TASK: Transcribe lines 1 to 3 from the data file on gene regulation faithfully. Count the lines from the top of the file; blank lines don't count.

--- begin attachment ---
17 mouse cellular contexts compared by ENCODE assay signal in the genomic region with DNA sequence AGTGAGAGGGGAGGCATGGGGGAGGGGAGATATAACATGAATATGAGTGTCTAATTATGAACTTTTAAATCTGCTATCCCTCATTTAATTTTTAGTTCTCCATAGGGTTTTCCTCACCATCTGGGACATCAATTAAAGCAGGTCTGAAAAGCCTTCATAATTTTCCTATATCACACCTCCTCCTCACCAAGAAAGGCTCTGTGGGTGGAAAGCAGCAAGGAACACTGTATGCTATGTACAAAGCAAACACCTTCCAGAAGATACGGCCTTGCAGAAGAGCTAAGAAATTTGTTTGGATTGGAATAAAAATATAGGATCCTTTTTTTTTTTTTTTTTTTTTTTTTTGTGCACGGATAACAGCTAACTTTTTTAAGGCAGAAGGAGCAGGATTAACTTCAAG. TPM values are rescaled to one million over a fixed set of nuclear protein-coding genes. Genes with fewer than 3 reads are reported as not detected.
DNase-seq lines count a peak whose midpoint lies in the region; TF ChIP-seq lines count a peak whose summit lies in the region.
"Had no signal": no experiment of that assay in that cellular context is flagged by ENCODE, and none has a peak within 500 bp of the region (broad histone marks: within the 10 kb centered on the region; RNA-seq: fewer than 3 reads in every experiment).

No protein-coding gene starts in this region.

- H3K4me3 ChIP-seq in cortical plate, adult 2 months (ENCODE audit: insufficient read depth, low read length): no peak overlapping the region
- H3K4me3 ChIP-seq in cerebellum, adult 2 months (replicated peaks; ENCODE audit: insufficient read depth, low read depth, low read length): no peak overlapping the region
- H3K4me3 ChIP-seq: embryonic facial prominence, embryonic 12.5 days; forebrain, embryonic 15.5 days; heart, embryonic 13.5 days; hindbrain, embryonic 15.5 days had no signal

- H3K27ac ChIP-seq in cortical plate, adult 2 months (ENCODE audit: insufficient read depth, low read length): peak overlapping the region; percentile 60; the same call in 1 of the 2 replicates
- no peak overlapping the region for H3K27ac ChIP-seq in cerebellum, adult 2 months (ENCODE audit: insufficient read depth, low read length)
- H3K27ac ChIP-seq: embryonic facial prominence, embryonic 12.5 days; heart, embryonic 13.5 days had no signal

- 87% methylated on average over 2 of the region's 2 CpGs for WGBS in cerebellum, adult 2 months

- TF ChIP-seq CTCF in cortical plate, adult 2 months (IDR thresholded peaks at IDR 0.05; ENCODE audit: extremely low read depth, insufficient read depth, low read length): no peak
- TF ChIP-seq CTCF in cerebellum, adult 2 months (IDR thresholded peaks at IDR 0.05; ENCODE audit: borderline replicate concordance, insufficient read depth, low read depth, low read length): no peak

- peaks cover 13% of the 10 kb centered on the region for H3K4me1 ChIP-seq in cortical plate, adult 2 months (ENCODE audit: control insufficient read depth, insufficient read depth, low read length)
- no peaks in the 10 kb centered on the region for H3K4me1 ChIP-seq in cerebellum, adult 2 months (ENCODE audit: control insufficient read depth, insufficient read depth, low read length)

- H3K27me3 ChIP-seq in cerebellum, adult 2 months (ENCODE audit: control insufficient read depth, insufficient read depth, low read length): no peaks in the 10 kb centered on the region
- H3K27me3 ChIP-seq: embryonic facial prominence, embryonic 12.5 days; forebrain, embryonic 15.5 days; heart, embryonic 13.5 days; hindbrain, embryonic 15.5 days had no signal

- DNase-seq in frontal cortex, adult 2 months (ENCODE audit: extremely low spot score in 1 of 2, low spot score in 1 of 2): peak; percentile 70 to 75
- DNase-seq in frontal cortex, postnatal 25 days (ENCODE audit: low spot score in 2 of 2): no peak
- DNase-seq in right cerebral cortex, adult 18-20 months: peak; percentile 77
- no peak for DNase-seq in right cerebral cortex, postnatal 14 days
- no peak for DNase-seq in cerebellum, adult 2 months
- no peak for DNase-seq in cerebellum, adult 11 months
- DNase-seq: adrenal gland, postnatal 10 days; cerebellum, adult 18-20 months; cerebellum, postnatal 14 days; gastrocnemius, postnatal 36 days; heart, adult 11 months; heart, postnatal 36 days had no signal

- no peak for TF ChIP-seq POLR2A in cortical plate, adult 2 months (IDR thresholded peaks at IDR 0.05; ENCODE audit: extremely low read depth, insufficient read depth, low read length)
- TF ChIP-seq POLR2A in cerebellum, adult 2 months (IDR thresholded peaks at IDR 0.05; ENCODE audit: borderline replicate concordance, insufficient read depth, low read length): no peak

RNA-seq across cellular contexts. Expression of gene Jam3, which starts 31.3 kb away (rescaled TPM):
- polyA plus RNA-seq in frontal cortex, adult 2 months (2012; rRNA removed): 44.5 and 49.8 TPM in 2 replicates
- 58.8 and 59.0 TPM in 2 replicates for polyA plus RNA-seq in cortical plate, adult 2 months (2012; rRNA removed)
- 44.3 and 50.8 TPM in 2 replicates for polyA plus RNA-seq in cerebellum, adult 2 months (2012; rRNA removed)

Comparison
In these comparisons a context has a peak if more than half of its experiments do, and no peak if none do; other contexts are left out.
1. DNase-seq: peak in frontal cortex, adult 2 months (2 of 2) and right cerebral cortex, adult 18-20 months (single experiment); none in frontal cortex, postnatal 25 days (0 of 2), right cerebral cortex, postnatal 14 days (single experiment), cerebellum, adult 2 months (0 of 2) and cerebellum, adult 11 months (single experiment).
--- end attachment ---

17 mouse cellular contexts compared by ENCODE assay signal in the genomic region with DNA sequence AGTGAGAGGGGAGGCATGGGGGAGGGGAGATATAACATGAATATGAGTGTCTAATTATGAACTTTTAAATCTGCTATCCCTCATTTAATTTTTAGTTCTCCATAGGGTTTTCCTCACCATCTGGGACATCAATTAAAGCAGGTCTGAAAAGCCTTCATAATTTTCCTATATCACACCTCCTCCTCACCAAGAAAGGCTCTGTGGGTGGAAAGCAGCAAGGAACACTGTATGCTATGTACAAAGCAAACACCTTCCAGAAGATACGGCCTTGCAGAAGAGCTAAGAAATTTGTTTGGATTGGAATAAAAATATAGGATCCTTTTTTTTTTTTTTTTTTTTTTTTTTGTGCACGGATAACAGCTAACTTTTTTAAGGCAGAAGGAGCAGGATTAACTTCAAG. TPM values are rescaled to one million over a fixed set of nuclear protein-coding genes. Genes with fewer than 3 reads are reported as not detected.
DNase-seq lines count a peak whose midpoint lies in the region; TF ChIP-seq lines count a peak whose summit lies in the region.
"Had no signal": no experiment of that assay in that cellular context is flagged by ENCODE, and none has a peak within 500 bp of the region (broad histone marks: within the 10 kb centered on the region; RNA-seq: fewer than 3 reads in every experiment).